It never ceases to amaze us the number of calls we get for truck insurance quotes from truck owners who do not have an operator licence. Even more astounding is the percentage of those enquiring who do not even know that they need an operator’s licence. The simple fact is that if you want to carry goods in connection with your trade or business you will need a truck operator’s licence – that’s the law in the UK and the EU.
Of course, as with so many things in law there are exceptions and these exceptions can be about as clear as year-old engine oil. So, to try and make things clearer here is Coversure Dudley’s guide to the operator licence. We hope it will remove any confusion, but if you would like any more help or truck advice or would like to get a truck insurance quote, then please get in touch. You can call us on Dudley (01384) 671 270, email us by clicking here or send us a message here.
Who Needs A Licence?
There are two types of vehicle that require one of these. You need one if:
*You have a truck, lorry, van or any other type of vehicle that weighs more than 3.5 tonnes and you are using it to carry goods or burden (stuff other than passengers in other words) that is connected with your business or your trade. Even if you use your vehicle for this purpose for a short period of time – as part of a seasonal work, such as bringing in a harvest – or even for one day, you still need to have one.
- Your truck, lorry, van or other type of vehicle has an unladen weight of more than 1,525 kg. The Department of Transport (DoT) defines an unladen weight as the weight of the vehicle when it’s not carrying any passengers, goods or other items. It does include the body and all parts normally used with the vehicle or trailer when it’s used on the road, but it doesn’t include any fuel in the tank or batteries if it’s an electric powered vehicle.
What Types of Licence Are There?
There are three different types of operator licence and these vary according to the sort of work you will be doing in your truck, where you transport these goods to and from, and who you do it for. These different types are:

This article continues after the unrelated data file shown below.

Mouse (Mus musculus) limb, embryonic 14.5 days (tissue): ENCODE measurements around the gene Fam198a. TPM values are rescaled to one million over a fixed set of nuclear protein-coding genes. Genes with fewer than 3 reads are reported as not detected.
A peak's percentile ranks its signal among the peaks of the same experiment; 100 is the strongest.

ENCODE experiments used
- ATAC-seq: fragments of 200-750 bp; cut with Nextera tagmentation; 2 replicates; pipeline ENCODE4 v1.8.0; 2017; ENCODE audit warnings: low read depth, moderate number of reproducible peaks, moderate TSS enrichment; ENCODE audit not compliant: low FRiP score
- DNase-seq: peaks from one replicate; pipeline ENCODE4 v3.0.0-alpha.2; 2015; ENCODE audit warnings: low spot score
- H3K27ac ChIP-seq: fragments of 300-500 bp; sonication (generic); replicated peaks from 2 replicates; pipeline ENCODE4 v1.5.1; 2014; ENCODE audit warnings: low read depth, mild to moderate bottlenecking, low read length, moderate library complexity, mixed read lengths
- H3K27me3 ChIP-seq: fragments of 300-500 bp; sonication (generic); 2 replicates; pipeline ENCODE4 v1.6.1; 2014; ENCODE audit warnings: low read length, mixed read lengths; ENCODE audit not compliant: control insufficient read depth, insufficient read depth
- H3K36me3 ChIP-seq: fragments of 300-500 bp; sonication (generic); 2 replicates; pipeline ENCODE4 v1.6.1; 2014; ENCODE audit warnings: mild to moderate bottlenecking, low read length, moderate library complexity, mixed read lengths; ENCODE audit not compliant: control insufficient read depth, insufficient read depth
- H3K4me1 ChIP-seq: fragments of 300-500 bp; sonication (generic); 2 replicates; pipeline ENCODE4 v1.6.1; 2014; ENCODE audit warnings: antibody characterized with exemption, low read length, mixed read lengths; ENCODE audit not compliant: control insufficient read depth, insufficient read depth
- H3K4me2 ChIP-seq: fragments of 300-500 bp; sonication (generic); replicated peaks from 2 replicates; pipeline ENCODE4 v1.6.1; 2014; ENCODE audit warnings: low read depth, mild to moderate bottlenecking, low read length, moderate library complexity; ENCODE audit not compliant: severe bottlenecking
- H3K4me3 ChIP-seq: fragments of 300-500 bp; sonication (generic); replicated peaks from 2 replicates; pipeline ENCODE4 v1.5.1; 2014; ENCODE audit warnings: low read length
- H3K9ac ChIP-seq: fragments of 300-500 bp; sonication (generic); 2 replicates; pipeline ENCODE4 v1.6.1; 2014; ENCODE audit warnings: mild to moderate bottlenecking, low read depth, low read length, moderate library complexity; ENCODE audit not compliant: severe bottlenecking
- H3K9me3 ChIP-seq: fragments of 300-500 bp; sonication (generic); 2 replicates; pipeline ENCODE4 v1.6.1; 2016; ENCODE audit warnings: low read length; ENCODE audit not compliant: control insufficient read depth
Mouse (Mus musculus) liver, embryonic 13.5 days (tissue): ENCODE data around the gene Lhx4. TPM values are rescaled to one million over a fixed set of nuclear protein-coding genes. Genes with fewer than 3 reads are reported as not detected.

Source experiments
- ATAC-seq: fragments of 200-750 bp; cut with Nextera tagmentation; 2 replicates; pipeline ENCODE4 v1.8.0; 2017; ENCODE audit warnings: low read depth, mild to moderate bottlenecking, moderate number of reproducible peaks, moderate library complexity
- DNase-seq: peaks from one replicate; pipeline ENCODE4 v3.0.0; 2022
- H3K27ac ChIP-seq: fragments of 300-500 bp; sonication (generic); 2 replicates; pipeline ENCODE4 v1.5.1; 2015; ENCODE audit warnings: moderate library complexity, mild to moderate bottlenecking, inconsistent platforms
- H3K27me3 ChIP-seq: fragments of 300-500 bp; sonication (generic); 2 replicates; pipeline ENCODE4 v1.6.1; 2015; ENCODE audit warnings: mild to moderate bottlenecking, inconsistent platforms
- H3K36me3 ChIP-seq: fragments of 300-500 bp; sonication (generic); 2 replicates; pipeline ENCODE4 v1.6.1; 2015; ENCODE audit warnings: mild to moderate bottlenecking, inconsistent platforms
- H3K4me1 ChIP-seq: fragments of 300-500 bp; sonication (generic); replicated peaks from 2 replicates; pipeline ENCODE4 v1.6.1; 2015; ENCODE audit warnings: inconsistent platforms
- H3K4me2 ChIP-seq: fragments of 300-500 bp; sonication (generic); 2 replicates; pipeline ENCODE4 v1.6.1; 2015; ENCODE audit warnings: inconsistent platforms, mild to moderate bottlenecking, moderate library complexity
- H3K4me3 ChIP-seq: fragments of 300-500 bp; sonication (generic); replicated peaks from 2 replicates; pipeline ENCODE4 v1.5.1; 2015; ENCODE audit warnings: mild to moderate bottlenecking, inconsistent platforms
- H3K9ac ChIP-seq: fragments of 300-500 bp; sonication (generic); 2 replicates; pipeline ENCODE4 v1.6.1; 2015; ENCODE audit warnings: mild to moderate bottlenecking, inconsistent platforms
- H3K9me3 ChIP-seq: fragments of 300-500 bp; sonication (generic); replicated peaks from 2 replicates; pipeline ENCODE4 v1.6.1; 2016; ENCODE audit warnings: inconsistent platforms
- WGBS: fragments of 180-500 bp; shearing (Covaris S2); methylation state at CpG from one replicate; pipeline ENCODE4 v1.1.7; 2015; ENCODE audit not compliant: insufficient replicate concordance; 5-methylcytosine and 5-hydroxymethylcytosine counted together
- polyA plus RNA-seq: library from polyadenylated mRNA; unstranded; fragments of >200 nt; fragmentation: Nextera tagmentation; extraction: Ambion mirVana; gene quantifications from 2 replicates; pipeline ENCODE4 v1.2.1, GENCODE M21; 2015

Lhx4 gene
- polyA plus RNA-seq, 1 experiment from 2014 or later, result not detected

A Standard National
This allows you to carry your own goods in the UK and internationally and other people’s goods in the UK. It also allows you to take loaded trailers to and from ports within the UK as part of an international journey, just as long as your vehicles don’t leave the country.
A Standard International
This licence means you can carry your own goods and other people’s goods, both in the UK and on international journeys. Having one of these qualifies you to request so-called ‘Community Licences’* which give you the freedom to:
- Make trips between all EU member countries
- Transit traffic through EU member countries
- Undertake ‘cabotage’ jobs. Cabotage is the haulage of goods for hire or reward in one EU member state by a vehicle registered in a different member state
*What effect Brexit will have on this remains to be seen, but it is likely that post 2019 that things will change. We will keep you posted.
A Restricted Licence
As you might expect, a restricted licence will restrict your activities; specifically it will allow you to transport your own goods, but not other people’s goods.
Please note: To qualify for any of the above you must ensure that your drivers have the correct driving licence and that your vehicles are taxed, have appropriate truck insurance cover and are in good overall condition.
How Long Will It Last?
Unlike some other licences – your HGV licence for example – these do not last forever and you will need to renew them every five years by paying a fee. The fee currently stands at £401.
Are There Any Exemptions To These Rules?
There are exceptions to the rules, the principle ones being that you don’t need an operator’s licence for your truck if:
- Your vehicle was first used before 1977
- Your vehicle has an unladen weight of 1,525 kilograms or less
- Your vehicle has a maximum gross plated weight of over 3,500 kilograms
- Your vehicle has been using public roads for less than 6 miles a week whilst moving between private premises belonging to the same person as the vehicle (if the vehicle’s used for excavation or demolition it doesn’t matter who it belongs to)
- Your vehicle is being used on trade plates
- Your vehicle is a passenger carrying vehicle such as a bus or a coach
How Can You Apply For A Licence?
You can apply for your licence for your heavy goods vehicle through the DoT’s website or by following this link.
Like Some More Help?
Well we hope that’s cleared that up for you. If, however, you would like some more help or advice regarding them or how you can get the truck insurance that’s right for your business, then please get in touch. You can call us on Dudley (01384) 671270, email us by clicking here or get a truck insurance quote here.